Joseph A. Loftus - Page 12

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          requires the IRS to do what he says “should” have been done.  The           
          mere failure to take discretionary action is the exercise of                
          discretion, not the abuse of discretion.                                    
               The Court finds that the Appeals officer did not neglect a             
          significant relevant factor, give weight to an irrelevant factor,           
          or consider only the proper factors but nevertheless make a clear           
          error in judging their weight.  Respondent has not exercised                
          discretion arbitrarily, capriciously, or without sound basis in             
          Abatement of Interest and Additions to Tax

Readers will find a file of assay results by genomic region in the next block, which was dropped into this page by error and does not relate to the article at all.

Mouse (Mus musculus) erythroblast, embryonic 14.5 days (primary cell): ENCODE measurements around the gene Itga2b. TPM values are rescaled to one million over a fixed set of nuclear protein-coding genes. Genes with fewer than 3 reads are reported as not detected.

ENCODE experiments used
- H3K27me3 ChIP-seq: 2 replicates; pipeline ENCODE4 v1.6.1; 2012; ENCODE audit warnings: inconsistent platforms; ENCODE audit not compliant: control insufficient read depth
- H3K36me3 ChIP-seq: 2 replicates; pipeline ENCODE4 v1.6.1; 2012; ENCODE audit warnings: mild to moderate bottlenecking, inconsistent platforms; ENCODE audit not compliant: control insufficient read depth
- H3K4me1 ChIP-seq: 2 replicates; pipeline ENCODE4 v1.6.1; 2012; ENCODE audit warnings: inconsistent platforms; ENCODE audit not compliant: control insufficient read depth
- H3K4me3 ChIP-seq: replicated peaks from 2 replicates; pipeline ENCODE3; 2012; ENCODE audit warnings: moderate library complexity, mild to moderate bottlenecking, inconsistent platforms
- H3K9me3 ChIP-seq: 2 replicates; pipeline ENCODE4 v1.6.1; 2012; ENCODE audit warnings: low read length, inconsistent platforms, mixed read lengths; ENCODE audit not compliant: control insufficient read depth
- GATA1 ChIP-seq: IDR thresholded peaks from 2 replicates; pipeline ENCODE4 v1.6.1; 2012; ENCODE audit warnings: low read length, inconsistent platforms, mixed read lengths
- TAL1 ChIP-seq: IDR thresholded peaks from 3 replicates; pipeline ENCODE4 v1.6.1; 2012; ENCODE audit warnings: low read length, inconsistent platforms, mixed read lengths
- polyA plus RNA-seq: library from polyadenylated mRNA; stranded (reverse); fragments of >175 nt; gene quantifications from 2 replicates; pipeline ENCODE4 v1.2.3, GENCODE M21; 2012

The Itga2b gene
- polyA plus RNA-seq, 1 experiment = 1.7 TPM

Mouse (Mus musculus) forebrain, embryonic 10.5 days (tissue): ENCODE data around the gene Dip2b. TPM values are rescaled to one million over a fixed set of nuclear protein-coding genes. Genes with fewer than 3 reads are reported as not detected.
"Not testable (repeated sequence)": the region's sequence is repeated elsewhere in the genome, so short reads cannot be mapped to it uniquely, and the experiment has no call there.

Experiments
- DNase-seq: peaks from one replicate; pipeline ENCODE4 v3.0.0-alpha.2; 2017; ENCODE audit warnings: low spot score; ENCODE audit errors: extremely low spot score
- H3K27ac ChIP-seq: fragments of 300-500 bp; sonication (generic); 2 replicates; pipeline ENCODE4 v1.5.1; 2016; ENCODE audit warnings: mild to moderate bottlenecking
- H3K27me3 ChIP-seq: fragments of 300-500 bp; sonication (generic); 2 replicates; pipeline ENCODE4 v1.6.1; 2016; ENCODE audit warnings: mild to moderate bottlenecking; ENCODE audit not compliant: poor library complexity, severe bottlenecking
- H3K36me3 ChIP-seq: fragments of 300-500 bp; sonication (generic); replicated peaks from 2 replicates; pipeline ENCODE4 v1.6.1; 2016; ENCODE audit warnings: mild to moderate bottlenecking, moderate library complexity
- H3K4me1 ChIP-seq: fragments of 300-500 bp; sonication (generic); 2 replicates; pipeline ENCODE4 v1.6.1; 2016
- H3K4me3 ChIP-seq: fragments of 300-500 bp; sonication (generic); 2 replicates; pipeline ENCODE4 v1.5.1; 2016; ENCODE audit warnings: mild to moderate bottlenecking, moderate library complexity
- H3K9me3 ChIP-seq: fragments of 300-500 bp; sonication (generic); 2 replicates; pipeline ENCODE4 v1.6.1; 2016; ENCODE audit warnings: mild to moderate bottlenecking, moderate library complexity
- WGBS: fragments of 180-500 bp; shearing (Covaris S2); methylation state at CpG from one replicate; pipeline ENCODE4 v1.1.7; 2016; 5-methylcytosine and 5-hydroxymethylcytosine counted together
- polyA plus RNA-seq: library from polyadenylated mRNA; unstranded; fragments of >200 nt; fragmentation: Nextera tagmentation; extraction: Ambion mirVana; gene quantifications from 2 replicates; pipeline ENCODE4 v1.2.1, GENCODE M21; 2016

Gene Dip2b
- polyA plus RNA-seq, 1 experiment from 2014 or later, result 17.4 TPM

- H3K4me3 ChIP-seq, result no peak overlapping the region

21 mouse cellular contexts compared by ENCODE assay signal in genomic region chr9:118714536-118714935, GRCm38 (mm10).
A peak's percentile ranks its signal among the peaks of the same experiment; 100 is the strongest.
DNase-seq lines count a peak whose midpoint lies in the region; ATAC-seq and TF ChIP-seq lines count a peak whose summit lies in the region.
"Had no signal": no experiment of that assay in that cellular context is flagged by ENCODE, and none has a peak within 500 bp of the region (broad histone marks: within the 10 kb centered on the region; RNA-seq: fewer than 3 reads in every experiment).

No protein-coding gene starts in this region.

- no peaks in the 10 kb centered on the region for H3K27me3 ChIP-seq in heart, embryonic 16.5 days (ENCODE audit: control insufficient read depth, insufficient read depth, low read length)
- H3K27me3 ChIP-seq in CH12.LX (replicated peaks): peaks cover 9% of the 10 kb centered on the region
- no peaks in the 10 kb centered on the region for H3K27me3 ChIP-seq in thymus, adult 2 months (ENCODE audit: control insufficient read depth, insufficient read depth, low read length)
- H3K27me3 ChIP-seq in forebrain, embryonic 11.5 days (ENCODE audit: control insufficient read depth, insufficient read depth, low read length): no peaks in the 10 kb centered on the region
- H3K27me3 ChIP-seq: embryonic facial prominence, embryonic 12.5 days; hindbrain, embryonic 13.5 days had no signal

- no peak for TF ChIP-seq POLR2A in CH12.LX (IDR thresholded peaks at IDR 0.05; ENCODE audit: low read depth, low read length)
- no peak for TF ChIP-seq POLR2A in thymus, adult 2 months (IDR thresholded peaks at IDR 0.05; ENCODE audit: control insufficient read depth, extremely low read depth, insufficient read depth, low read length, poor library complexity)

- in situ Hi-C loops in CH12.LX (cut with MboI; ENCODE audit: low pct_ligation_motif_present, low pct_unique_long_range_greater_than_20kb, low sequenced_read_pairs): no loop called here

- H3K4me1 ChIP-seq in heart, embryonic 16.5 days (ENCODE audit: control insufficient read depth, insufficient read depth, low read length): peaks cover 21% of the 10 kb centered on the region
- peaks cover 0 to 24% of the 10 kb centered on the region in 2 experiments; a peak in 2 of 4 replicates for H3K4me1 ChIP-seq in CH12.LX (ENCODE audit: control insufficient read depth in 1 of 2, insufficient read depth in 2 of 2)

For tax years beginning before July 31, 1996, the                      
          Commissioner may abate interest assessed on any deficiency or               
          payment of tax to the extent that any error or delay in payment             
          of the tax is attributable to erroneous or dilatory performance             
          of a ministerial act by an officer or employee of the                       
          Commissioner and the taxpayer caused no significant aspect of the           
          delay.  Sec. 6404(e)(1).  A ministerial act is a procedural or              
          mechanical act that does not involve the exercise of judgment or            
          discretion by the Commissioner.  Sec. 301.6404-2T(b)(1),                    
          Temporary Proced. & Admin. Regs., 52 Fed. Reg. 30163 (Aug. 13,              
               The delay of which petitioner complains is respondent’s                
          focus “on actions of the trustee and the Federal Bankruptcy Court           
          as opposed to my contentions”.  Insofar as the year 1996 is                 

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